As we came up on the island from the water, we could see arbutus and Douglas fir trees. The first sign of the colony we saw from the boat were the cement walls of the caretaker’s house. The sunlight was illuminating it perfectly, with a single arbutus tree right beside it. It seemed to be a signal showing us there used to be people who lived here. As we continued to the boat-landing beach we saw a newly built lighthouse, from my readings I understood the ruins of the men’s house to be behind it. We reached the landing site and were greeted with a beach covered in driftwood logs, a low tide, provincial park signage and split rail fences. On the beach there were several colorful kayaks, and campers came out of their tents to see who the new additions to the island were. As soon as I stepped onto the island, everything seemed to hold meaning; the rocks and the grass processed this air I could not identify. I walked around reading the displayed panels. One entitled “A Sad Story,” told the history of the D’Arcy Island leper colony and there was a plaque of known and unknown names of men who had died here. To me, the stones and old wooden logs were more important, I could imagine the men sitting on them, thinking about their homes and faraway family members. I began to look for evidence of people who lived here, I found rusted metal scraps and wondered what they were for.

At the information board I found a tiny map of the island that indicated trails that once existed from the boat-landing site to the colony ruins. Some friendly kayakers said I should follow the trail marked with the red rope. I attempted to follow but after a while the markers disappeared and I decided to walk along the coast, feeling I could navigate better keeping the ocean on my left and the forest on my right. After awhile I finally reached the lighthouse and walked into the forest searching for ruins and remnants. Instead I found myself engulfed by trees. Alone in        -­­­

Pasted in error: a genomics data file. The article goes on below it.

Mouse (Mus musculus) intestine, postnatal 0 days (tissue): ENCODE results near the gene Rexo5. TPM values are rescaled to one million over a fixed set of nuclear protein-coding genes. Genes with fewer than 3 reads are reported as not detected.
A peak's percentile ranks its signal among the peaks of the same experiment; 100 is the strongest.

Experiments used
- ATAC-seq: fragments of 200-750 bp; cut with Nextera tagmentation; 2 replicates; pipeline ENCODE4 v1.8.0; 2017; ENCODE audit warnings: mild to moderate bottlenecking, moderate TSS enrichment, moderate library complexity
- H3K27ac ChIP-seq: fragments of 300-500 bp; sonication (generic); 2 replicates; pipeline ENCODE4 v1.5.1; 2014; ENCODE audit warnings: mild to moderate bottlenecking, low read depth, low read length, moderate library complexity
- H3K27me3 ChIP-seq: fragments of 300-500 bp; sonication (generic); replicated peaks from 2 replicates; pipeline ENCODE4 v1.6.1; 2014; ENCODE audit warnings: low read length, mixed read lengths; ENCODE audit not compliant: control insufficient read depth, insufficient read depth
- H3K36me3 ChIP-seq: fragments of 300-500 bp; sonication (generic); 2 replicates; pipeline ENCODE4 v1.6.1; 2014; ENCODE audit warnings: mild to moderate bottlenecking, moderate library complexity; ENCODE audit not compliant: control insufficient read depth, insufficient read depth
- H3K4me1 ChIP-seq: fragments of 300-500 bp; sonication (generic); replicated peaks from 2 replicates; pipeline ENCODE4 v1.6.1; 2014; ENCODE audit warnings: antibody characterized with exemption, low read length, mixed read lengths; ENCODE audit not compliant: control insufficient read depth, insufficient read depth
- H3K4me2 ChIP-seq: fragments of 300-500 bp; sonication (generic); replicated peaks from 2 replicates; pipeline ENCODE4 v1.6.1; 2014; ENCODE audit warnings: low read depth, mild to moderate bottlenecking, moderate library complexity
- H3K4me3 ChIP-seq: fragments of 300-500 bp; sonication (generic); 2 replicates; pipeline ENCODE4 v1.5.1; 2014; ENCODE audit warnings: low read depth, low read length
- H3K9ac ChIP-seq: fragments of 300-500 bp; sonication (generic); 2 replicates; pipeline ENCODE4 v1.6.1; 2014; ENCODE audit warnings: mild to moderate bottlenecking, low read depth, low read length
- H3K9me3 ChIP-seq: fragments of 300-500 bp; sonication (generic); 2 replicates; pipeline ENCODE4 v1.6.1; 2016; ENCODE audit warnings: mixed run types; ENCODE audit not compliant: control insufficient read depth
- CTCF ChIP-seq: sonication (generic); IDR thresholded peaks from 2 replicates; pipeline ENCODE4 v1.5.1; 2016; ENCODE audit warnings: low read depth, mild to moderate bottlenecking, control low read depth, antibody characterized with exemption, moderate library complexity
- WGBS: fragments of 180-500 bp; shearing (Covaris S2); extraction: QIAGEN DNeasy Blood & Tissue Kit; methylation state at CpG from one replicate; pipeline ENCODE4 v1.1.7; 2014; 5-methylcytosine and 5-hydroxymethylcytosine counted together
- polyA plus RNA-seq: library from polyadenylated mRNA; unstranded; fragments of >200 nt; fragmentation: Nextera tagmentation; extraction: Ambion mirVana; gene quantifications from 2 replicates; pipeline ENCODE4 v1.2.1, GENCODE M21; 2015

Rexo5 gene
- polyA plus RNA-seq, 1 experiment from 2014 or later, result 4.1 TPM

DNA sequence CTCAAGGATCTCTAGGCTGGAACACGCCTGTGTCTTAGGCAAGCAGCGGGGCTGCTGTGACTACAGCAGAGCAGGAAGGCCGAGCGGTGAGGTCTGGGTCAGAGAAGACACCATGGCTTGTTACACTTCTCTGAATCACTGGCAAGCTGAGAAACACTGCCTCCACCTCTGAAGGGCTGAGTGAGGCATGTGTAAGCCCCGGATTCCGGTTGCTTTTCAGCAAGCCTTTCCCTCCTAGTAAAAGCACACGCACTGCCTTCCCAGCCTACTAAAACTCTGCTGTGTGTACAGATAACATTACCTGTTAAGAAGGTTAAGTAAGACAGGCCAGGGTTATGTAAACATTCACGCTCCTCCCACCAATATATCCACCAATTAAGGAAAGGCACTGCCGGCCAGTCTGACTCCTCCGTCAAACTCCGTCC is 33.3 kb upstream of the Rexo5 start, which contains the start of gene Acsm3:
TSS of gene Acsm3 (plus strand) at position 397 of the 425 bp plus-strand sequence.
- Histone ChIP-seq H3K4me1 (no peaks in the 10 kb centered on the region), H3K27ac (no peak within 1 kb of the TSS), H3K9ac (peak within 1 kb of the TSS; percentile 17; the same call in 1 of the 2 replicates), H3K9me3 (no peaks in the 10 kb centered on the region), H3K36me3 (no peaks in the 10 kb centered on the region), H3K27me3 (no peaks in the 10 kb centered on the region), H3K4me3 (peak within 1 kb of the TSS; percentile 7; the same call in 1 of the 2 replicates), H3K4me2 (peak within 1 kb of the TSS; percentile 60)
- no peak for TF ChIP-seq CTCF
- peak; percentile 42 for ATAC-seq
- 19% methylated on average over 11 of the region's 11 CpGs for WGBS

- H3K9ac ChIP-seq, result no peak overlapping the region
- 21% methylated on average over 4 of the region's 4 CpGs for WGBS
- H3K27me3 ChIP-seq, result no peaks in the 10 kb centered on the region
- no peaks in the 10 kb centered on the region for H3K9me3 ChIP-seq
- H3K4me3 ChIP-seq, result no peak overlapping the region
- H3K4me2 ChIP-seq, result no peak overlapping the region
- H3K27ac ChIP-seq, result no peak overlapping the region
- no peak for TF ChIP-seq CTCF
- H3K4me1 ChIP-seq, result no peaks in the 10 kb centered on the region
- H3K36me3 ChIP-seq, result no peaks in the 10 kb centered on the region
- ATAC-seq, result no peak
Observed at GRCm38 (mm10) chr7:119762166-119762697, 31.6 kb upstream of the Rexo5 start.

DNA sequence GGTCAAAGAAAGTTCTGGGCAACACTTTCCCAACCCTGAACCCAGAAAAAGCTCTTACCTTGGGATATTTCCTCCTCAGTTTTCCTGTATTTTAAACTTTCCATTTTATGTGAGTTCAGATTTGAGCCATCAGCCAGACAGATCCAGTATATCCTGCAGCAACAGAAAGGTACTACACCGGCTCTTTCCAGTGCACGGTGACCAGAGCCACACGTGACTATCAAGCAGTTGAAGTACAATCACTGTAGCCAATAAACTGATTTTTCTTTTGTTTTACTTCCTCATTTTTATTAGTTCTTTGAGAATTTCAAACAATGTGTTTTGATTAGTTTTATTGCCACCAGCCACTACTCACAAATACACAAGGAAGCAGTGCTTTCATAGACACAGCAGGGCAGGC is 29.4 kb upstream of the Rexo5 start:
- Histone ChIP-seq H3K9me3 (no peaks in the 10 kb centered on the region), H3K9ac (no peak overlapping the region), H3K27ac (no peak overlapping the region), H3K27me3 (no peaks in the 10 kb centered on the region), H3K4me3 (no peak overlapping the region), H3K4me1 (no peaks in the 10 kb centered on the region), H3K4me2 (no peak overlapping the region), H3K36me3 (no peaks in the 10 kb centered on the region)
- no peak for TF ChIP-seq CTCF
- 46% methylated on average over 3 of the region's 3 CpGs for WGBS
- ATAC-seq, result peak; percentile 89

the forest, I began to hear a voice, it followed me around as I walked in the tree covered area, I could not decipher what it was saying. I expected myself to be frightened but I wasn’t, I was driven by my desire to find evidence from the past. I lost my feet with every step I took; I did not know what I was going to touch because the earth was so wild. I had never been in this situation, where I was walking on ground that looked as if no human being had ever touched it before. I then imagined the Chinese men who lived here for years, everyday discovering things like this. Did the place look the same? Was the nature more over grown? After a while, I figured the unknown voice was guiding me through the forest. I did not find the house foundation or anything else other than wild foliage. As I emerged from the forest I saw a large haring flying off the beach into the sky.

On my walk back, when I looked at the forest and the driftwood, I felt like I was following the footprints of the men there before me. The driftwood itself looked like bones, all pale white in their beached resting place. They once had a life where their roots grew and now have been cleaned and smoothed by the salt water like the bones in Bone House. I wonder where they came from but I am unable to know their journey I can only see their destination.

Leaving the island, I felt like I just started to get to know it and I was sad to say goodbye, however I left knowing that I would come back again. On the ride home we took an alternate route so we could see the other side of the island. Now I have a full image of D’Arcy in my mind. It is now inside me and is linked to my knowledge of the Chinese men that once lived there and my own experience. I left my footprints there—linking to the other imprints, layering the history of human contact with the island.